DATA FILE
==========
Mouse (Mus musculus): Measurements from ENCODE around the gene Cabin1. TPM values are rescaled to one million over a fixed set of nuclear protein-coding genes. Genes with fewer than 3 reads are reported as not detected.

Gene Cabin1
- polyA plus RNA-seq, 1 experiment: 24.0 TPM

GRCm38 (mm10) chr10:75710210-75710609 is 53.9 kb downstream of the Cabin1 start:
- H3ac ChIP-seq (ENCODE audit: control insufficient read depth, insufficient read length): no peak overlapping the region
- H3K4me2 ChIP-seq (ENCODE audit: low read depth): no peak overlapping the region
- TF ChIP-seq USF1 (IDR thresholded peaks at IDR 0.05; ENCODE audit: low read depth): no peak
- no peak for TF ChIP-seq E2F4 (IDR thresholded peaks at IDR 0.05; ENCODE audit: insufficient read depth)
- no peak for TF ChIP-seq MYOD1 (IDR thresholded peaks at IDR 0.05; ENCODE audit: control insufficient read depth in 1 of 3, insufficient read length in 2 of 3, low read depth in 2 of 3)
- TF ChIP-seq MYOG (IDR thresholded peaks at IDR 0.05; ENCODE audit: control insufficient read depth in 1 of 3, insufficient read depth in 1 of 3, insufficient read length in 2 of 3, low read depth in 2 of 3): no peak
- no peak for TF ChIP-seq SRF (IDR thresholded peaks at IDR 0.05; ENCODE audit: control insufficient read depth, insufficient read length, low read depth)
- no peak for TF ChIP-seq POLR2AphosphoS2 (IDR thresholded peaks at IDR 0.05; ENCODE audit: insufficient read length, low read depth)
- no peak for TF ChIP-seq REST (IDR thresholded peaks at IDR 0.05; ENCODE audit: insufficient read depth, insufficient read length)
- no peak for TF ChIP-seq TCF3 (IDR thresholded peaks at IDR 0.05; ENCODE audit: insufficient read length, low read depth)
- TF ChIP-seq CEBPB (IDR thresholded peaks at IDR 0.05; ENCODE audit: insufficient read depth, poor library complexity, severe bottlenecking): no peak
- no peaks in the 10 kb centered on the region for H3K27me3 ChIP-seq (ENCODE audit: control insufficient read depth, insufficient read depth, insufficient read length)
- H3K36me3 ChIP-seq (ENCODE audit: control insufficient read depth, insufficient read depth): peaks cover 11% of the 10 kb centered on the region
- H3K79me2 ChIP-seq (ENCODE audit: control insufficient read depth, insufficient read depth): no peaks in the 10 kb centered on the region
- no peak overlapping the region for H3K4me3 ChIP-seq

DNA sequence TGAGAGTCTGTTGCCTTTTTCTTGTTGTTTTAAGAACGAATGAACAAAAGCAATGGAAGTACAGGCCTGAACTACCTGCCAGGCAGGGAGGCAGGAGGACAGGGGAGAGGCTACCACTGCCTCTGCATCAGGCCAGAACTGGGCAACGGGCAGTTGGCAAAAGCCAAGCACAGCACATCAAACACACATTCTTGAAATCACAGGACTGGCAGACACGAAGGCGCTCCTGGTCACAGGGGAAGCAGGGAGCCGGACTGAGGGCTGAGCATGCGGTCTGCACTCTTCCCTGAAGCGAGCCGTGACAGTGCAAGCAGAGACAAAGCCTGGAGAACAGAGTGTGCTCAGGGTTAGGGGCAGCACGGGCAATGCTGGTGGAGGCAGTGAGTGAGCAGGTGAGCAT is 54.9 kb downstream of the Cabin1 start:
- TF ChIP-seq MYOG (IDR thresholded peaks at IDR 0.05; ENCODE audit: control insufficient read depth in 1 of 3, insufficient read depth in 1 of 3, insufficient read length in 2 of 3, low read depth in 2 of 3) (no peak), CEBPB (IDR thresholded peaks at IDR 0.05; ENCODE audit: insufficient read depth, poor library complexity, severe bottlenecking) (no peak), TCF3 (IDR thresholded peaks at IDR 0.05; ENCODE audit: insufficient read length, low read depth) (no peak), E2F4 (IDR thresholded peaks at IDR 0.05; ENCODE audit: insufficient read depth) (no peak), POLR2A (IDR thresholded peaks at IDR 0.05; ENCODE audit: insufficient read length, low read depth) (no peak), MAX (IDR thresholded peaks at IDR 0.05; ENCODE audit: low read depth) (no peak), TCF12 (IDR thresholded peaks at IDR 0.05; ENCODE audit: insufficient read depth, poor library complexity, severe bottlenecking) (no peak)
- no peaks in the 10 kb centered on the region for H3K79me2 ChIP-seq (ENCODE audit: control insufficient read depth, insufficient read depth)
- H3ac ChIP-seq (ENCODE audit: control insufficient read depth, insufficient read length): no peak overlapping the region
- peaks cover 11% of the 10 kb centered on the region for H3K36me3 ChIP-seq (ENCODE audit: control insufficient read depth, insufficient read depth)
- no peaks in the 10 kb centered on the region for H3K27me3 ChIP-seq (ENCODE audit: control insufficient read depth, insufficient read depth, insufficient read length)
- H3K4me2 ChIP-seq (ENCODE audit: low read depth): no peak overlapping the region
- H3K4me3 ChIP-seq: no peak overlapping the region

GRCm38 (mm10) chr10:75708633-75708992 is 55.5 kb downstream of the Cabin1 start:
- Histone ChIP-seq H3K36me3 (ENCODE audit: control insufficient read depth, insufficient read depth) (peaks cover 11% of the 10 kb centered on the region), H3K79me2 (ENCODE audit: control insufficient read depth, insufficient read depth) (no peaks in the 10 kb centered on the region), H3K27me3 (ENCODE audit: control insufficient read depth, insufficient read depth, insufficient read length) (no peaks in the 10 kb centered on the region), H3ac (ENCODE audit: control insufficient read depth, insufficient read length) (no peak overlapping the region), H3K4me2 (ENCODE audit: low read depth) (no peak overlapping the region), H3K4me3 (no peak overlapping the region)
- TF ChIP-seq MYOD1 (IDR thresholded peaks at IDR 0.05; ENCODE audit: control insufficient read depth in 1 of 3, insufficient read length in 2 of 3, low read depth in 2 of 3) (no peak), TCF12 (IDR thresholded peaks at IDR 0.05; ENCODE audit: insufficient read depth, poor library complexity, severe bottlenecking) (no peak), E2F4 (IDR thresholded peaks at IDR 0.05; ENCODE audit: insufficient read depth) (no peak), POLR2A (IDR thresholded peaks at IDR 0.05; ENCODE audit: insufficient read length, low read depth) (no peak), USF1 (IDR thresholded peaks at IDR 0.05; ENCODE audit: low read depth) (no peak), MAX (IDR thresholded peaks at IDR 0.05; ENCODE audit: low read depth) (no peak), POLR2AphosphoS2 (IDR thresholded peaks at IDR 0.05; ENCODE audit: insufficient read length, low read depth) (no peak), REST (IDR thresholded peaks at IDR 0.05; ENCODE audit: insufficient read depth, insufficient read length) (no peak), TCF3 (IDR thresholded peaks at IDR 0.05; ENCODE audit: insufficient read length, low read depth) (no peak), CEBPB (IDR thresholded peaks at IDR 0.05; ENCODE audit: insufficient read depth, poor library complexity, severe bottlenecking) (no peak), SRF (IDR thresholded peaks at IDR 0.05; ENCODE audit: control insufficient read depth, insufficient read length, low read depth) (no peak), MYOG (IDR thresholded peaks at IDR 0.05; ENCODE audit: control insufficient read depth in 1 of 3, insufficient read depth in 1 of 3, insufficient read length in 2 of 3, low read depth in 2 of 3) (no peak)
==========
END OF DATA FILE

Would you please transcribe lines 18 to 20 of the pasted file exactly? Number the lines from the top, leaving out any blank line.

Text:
- H3K79me2 ChIP-seq (ENCODE audit: control insufficient read depth, insufficient read depth): no peaks in the 10 kb centered on the region
- no peak overlapping the region for H3K4me3 ChIP-seq

DNA sequence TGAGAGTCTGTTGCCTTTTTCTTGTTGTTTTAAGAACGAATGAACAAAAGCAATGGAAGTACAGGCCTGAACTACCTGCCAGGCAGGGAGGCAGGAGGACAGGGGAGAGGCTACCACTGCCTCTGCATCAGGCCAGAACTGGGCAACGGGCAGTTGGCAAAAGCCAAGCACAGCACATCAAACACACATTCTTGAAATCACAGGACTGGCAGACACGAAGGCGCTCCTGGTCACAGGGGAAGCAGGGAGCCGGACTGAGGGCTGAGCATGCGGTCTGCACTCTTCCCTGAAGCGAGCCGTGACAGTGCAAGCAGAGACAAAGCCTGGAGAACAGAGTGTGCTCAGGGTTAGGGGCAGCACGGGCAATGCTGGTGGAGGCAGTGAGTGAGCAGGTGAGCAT is 54.9 kb downstream of the Cabin1 start: